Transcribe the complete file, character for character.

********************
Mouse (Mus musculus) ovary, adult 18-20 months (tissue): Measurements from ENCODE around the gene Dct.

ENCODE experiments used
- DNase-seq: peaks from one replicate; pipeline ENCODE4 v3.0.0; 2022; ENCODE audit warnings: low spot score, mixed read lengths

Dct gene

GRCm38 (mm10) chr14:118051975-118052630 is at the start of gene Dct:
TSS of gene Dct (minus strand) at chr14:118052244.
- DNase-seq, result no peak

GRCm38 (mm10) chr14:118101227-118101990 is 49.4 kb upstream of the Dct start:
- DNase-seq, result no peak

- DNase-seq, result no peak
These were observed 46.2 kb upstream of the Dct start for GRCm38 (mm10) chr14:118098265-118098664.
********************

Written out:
Mouse (Mus musculus) ovary, adult 18-20 months (tissue): Measurements from ENCODE around the gene Dct.

ENCODE experiments used
- DNase-seq: peaks from one replicate; pipeline ENCODE4 v3.0.0; 2022; ENCODE audit warnings: low spot score, mixed read lengths

Dct gene

GRCm38 (mm10) chr14:118051975-118052630 is at the start of gene Dct:
TSS of gene Dct (minus strand) at chr14:118052244.
- DNase-seq, result no peak

GRCm38 (mm10) chr14:118101227-118101990 is 49.4 kb upstream of the Dct start:
- DNase-seq, result no peak

- DNase-seq, result no peak
These were observed 46.2 kb upstream of the Dct start for GRCm38 (mm10) chr14:118098265-118098664.